Are you overwhelmed by the sheer volume of respondents who seek you out to take part in your research – for free? Me, neither. Respondent recruiting exists as a field for the sole reason that respondents really do require recruiting and those within the field work to discover the perfect recipe of creativity, technology, tenacity and incentives to find the right respondents. At Murray Hill National, we’ve spent over 20 years perfecting our own recipe and we’ve learned a thing or two along the way. 

What are some of the main issues or factors currently affecting recruiting?

A persistent factor that will always affect respondent recruiting is obtaining correct sample. If researchers don’t ensure that respondents are fully vetted before being presented to the client, we risk jeopardizing both the project at hand and the working relationship with the client. Every database is home to a pool of respondents whose presence naturally skews the data – repeat respondents, cheaters, professional respondents. 

Understanding the weaknesses of your recruitment process and taking steps to remedy them can help ensure a reliable sample while reinforcing your company’s reputation as a dependable recruiter. Solving these issues all comes down to honing your process – awareness of persistent factors will enable you to constantly check quality and catch issues when they arise.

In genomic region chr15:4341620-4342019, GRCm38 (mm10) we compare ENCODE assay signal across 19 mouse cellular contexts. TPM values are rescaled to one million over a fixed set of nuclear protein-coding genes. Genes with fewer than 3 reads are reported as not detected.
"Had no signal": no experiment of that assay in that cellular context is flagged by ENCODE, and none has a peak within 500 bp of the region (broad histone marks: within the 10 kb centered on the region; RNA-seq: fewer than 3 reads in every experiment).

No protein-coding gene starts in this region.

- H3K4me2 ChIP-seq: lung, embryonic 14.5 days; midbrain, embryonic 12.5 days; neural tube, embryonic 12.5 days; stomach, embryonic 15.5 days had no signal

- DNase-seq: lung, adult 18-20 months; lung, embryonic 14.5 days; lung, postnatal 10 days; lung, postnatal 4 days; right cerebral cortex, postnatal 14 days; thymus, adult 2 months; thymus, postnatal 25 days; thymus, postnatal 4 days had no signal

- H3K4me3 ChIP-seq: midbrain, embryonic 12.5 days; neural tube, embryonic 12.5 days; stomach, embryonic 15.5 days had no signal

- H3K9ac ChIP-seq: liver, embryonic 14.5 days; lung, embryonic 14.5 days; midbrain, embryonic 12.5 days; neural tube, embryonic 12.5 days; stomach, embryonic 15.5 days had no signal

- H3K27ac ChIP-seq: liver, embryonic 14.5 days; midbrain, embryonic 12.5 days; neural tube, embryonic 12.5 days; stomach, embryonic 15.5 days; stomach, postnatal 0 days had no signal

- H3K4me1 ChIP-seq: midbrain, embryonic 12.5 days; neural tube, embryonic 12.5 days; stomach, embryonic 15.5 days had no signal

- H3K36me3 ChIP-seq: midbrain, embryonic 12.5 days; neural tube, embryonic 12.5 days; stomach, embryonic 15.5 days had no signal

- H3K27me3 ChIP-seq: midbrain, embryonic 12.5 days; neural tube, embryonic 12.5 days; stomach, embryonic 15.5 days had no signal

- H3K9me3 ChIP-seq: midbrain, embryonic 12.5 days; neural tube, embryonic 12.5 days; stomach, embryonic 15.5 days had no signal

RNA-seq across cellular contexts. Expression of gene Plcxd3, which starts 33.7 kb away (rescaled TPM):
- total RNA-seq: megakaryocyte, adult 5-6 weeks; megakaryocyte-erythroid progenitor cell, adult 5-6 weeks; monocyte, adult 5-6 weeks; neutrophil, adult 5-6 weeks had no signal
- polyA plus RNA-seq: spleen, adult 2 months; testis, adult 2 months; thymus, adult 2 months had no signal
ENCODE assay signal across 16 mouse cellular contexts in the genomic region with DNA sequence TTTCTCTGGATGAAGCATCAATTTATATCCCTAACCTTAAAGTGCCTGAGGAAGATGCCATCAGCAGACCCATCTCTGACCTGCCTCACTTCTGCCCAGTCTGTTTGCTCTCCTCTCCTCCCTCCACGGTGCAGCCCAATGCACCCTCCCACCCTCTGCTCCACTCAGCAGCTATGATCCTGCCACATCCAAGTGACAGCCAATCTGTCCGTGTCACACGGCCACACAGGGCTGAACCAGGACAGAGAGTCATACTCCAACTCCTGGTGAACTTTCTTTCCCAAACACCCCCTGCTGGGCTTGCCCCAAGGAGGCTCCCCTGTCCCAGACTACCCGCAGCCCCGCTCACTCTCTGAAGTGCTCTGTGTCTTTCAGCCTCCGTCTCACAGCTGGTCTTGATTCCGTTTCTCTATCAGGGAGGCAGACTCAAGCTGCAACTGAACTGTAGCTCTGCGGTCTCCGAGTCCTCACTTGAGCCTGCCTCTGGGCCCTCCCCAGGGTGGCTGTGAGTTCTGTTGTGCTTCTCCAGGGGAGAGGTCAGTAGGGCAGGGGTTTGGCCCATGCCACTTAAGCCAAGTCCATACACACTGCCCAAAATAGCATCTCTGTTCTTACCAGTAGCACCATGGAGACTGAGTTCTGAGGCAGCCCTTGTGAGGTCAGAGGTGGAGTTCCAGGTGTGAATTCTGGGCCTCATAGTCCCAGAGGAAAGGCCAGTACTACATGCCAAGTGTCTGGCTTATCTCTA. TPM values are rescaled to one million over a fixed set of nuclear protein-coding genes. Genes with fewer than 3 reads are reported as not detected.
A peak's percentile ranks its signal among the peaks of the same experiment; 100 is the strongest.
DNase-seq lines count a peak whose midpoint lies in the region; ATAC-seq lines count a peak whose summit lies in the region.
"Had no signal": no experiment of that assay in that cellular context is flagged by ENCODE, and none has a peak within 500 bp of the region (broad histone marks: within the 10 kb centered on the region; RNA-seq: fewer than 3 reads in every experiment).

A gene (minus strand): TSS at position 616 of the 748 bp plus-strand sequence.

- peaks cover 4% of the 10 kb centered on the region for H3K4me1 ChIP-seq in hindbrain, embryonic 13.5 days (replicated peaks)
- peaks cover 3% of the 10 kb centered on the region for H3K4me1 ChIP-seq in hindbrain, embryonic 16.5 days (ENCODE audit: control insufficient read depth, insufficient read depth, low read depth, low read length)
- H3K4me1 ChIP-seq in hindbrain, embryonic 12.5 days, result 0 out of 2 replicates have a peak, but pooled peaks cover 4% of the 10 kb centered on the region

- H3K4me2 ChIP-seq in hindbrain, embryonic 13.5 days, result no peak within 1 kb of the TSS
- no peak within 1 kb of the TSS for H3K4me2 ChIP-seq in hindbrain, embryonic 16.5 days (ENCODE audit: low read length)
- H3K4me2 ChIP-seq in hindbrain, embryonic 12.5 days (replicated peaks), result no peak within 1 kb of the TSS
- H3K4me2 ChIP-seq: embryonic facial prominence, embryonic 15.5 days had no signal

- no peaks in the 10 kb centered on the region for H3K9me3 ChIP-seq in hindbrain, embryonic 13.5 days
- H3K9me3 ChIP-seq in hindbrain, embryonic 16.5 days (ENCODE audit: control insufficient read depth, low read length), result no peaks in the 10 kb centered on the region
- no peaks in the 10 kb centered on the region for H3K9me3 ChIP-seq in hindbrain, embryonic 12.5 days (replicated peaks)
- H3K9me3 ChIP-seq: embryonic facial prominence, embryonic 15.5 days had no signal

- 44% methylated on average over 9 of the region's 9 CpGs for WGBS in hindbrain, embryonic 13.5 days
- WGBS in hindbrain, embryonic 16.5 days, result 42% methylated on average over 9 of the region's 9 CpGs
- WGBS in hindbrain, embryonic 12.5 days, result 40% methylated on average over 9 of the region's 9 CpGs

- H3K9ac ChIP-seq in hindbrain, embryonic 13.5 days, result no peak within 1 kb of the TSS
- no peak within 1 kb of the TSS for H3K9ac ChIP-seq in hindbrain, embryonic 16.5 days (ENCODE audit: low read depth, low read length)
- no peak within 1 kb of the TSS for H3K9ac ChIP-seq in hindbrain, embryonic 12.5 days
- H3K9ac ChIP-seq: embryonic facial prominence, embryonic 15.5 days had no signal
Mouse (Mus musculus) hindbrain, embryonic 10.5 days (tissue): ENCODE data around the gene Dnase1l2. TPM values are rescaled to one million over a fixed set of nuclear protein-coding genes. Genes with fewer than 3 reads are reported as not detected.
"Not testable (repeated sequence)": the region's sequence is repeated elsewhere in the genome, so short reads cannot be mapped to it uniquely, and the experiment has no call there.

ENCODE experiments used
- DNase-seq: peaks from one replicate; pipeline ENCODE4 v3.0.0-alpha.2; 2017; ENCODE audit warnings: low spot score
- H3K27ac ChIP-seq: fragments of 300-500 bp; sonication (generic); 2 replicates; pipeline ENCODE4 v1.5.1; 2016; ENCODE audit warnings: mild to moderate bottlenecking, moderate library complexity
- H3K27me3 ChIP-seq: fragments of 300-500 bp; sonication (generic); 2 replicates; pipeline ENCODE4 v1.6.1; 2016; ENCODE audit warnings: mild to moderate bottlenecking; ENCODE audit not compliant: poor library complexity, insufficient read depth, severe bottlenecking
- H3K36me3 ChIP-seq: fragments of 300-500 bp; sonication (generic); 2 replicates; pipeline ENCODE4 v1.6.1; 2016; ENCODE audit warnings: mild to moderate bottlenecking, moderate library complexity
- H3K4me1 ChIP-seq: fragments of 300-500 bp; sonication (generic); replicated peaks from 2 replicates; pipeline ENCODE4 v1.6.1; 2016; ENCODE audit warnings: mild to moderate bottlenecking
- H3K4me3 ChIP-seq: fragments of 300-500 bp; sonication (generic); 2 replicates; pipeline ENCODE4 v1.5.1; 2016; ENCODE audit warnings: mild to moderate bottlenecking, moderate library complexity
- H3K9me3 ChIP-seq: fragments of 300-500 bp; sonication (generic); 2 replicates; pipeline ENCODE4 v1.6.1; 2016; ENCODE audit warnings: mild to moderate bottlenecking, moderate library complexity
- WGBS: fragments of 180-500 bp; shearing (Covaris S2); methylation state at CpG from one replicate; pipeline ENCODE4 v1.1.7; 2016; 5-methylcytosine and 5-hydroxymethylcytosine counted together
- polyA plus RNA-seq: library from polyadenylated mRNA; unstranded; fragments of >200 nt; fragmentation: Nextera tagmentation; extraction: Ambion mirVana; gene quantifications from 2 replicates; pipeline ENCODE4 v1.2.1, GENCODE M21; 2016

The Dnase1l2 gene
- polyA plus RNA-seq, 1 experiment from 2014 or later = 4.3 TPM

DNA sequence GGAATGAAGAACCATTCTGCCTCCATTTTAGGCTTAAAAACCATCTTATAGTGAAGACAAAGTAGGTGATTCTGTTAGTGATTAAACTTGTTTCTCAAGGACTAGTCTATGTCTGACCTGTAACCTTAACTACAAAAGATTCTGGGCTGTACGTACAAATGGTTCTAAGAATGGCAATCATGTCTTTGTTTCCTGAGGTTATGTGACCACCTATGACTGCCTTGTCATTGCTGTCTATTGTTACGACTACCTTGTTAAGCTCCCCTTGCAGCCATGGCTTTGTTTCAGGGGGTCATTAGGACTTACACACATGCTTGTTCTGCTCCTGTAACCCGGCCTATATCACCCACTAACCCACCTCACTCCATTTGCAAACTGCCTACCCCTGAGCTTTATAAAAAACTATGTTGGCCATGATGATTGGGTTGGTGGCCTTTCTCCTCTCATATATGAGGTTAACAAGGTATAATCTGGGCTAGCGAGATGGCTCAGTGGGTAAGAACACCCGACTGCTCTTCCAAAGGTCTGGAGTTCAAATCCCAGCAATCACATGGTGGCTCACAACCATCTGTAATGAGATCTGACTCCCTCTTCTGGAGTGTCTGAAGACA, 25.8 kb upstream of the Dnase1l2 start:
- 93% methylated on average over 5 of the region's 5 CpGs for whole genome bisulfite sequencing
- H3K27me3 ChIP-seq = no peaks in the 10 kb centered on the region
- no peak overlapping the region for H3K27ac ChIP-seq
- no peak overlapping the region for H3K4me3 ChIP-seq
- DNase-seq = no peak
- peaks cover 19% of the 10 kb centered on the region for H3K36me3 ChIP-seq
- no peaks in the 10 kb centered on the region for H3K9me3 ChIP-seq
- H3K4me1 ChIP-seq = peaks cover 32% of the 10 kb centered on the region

Are you seeing or worried about high refusal rates?

Refusal rates typically vary depending on the type of study and the targeted audience. Recruiters have to dig deep and get creative when drafting invitations to a panel – don’t underestimate the value of a thoughtful approach. Generic invitations won’t necessarily be successful when your audience itself is not generic, so it’s best to narrow in on the specific types of groups that you are trying to reach well before sending out invitations or calling. 

Additionally, ensuring that the individuals you are reaching are actually within your target audience is critical. Initial refusal rates can be dramatically reduced by contacting the correct audience and making the topic and assignment as detailed, informative and interesting as possible.

What has been the impact of the rise of mobile phones on recruiting?

The proliferation of mobile phone usage has been an enormous opportunity, although it comes with its own set of unique challenges. Nearly everyone has a mobile phone, meaning nearly everyone carries with them an access point. This fact alone makes this method easier than others in recruiting respondents. However, recruiting via mobile phones has similar challenges to other forms of recruiting – the need for TCPA compliance being at the forefront. We now need to ensure that potential respondents have opted in to being contacted first, which adds an extra step to the recruitment process.